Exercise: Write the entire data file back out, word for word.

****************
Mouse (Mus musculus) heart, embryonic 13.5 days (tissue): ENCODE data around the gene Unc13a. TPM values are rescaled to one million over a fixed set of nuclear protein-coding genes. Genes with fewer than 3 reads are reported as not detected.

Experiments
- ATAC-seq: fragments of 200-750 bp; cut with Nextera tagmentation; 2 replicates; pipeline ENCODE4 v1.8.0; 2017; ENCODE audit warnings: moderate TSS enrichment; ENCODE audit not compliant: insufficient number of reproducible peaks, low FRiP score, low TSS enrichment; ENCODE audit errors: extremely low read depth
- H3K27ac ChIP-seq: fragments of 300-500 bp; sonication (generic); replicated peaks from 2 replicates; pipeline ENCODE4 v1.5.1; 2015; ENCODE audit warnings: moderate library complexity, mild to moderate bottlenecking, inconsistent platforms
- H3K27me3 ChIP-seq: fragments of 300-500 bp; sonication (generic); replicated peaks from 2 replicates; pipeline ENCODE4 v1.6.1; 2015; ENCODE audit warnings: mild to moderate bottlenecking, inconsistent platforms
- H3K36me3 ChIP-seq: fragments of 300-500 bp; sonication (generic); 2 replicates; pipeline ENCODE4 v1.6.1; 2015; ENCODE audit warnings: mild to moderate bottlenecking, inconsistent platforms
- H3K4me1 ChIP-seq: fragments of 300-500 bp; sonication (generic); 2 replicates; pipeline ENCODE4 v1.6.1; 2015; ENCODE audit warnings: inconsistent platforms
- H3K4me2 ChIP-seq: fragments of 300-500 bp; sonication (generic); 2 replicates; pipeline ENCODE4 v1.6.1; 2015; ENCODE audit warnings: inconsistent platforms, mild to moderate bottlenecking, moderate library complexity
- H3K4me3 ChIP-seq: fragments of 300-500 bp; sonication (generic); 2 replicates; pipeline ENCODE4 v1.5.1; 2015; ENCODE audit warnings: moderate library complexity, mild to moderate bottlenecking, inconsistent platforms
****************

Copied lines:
Mouse (Mus musculus) heart, embryonic 13.5 days (tissue): ENCODE data around the gene Unc13a. TPM values are rescaled to one million over a fixed set of nuclear protein-coding genes. Genes with fewer than 3 reads are reported as not detected.

Experiments
- ATAC-seq: fragments of 200-750 bp; cut with Nextera tagmentation; 2 replicates; pipeline ENCODE4 v1.8.0; 2017; ENCODE audit warnings: moderate TSS enrichment; ENCODE audit not compliant: insufficient number of reproducible peaks, low FRiP score, low TSS enrichment; ENCODE audit errors: extremely low read depth
- H3K27ac ChIP-seq: fragments of 300-500 bp; sonication (generic); replicated peaks from 2 replicates; pipeline ENCODE4 v1.5.1; 2015; ENCODE audit warnings: moderate library complexity, mild to moderate bottlenecking, inconsistent platforms
- H3K27me3 ChIP-seq: fragments of 300-500 bp; sonication (generic); replicated peaks from 2 replicates; pipeline ENCODE4 v1.6.1; 2015; ENCODE audit warnings: mild to moderate bottlenecking, inconsistent platforms
- H3K36me3 ChIP-seq: fragments of 300-500 bp; sonication (generic); 2 replicates; pipeline ENCODE4 v1.6.1; 2015; ENCODE audit warnings: mild to moderate bottlenecking, inconsistent platforms
- H3K4me1 ChIP-seq: fragments of 300-500 bp; sonication (generic); 2 replicates; pipeline ENCODE4 v1.6.1; 2015; ENCODE audit warnings: inconsistent platforms
- H3K4me2 ChIP-seq: fragments of 300-500 bp; sonication (generic); 2 replicates; pipeline ENCODE4 v1.6.1; 2015; ENCODE audit warnings: inconsistent platforms, mild to moderate bottlenecking, moderate library complexity
- H3K4me3 ChIP-seq: fragments of 300-500 bp; sonication (generic); 2 replicates; pipeline ENCODE4 v1.5.1; 2015; ENCODE audit warnings: moderate library complexity, mild to moderate bottlenecking, inconsistent platforms